The Guests' Blessing of the Rings
Guests Blessing of the Rings
The idea of a “blessing” is very ancient – the word comes the Old English bledsian, which meant to consecrate with blood, a reminder of the pagan customs, and was the word chosen when translating the Biblical term eulogein, a Greek term for praise or worship. A blessing therefore is an invocation to a higher power.
In contemporary terms we might think of a blessing as an acknowledgement of what gives us a sense of hope, of strength, of purpose. The theologian Paul Tillich suggested that we broaden the idea of “God” to be “the ground of ultimate concern” – whatever that may be for you. I like that inclusivity as well as the psychological acuity in that definition of the sacred.
In traditional weddings it is the minister, priest or rabbi who blesses the rings that the couple will exchange. The idea is to bring additional meaning and focus to the symbolism of the rings as a reminder of the vows being taken by the two individuals getting married.
But there is no reason that you have to keep this special task relegated to the clergy. For many people nowadays it is their friends and family who represent the “ground of ultimate concern” – to use Tillich’s phrase – so why not let those people take on that sacred task?
It is a very simple and yet very powerful way to let your family and guests know how much you value them and their influence in your lives. To have the guests bless the rings gives them a meaningful way to participate at a depth level with your ceremony.
And then you also have the happy reminder of their love and support whenever you glance down at the ring on your finger!
How to do the Ritual
Important Note: The rings should be placed into either one or two separate containers. These might be small boxes or mesh bags or velvet bags, all of which are readily available at craft stores, or something handmade to make it even more special. It is highly recommended that if the rings are in a box, that the box be sealed or locked, and if in bags, that the bags be double-tied. Although it is has never happened to me at a ceremony there is always the chance that someone might decide to take a peak and let the ring fall out into the grass or sand or on to a floor where it could roll away! If there are a lot of guests or it is a rather short ceremony, I suggest passing the rings separately – half of the guests bless one ring and the other half bless the second ring – that allows things to move more quickly. If you have the time or it is a smaller group, then the rings could go together and be blessed by everyone. If either of the rings has a stone embedded, you may wish to wrap it in a separate cloth before placing it in the container to give it some protection.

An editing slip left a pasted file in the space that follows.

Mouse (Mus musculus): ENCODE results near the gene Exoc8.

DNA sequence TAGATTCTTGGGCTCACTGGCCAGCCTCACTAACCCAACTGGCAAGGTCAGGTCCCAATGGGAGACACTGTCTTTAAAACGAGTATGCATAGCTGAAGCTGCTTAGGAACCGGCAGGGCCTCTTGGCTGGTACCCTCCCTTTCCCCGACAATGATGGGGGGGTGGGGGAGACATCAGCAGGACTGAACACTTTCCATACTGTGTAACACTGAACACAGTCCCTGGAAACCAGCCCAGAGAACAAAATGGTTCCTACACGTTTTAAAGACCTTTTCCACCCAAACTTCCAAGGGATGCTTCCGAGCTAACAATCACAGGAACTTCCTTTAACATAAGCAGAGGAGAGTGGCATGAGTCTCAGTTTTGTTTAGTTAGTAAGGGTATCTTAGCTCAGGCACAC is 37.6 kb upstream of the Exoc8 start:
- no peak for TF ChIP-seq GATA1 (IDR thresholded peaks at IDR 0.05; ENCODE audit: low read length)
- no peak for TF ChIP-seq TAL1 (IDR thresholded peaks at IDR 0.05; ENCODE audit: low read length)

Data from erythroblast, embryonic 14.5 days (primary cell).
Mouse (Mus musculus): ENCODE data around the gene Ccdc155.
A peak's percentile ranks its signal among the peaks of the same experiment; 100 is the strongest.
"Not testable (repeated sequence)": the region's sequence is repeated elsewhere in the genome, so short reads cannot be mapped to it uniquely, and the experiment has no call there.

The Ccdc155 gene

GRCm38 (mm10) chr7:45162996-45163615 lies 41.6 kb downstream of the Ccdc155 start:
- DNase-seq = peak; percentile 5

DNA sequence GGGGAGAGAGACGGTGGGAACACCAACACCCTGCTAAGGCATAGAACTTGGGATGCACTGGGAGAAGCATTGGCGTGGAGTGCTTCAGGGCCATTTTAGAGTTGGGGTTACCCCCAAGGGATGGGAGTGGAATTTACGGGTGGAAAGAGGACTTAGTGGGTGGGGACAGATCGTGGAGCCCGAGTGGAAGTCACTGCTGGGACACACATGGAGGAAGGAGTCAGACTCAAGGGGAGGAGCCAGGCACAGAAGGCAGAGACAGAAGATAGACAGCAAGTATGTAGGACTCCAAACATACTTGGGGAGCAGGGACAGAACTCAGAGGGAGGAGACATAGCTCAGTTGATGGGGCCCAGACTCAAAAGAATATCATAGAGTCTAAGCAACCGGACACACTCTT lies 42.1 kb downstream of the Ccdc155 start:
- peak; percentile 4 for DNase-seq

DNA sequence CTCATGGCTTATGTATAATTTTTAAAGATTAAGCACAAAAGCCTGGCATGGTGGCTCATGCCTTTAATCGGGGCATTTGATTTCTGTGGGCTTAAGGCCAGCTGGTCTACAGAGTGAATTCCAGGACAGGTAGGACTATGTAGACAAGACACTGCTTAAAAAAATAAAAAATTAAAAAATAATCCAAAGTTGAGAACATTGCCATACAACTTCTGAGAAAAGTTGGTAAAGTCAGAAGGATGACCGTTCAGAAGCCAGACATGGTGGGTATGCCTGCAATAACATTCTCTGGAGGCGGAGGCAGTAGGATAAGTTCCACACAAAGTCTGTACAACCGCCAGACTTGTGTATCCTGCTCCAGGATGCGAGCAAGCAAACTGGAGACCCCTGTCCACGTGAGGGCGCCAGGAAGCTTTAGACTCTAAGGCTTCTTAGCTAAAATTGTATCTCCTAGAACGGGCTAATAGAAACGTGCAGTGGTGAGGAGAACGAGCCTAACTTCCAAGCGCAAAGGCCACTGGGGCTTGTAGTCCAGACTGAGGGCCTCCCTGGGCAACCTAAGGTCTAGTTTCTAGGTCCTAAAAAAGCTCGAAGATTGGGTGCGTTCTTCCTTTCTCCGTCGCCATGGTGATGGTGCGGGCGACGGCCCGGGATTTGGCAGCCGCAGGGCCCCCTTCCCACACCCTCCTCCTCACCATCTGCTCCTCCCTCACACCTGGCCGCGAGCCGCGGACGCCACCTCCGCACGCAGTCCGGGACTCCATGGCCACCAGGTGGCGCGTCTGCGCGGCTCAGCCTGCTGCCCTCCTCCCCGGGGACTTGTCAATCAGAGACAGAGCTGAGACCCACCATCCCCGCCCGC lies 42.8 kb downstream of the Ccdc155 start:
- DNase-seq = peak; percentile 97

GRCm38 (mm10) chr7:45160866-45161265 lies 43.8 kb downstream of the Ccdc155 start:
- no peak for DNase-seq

Near the beginning of the ceremony Rev. Rebecca explains to the guests that in many weddings it is the priest or minister who blesses the rings, but at this ceremony it is the guests themselves who will play that important role, demonstrating how important their presence is to the couple.
She asks that the rings be brought forward by a member of the wedding party – often the Ring Bearer - and shows how the ring bag (or box) should be held to the heart and a silent wish or blessing for the couple placed on the ring.
The Best Man and Maid of Honor (or Ring Bearer and other designated person) take the rings all the way to the back row of guests and hand them to the person on the aisle. They may need to whisper the instructions again if they sense any confusion. Then the wedding party members return to the front and the ceremony proceeds.
During this time the rings make their way by passing from hand to hand and heart to heart until they reach the mothers or other family members in the front row. There they are held until it is time for the Exchange of Rings, when Rev. Rebecca asks for the rings to be brought forward.
Then the Best Man and Maid of Honor usually assist in taking the rings out of their container and handing them either to the officiant, or directly to the couple.
And there you have it – a beautiful way to include your guests that is easy but very memorable. Whenever I include this ritual in a wedding I always get positive feedback from the guests who tell me how honored they felt to be included in this very special way.
Want more ideas for your wedding? Check out my next blog post!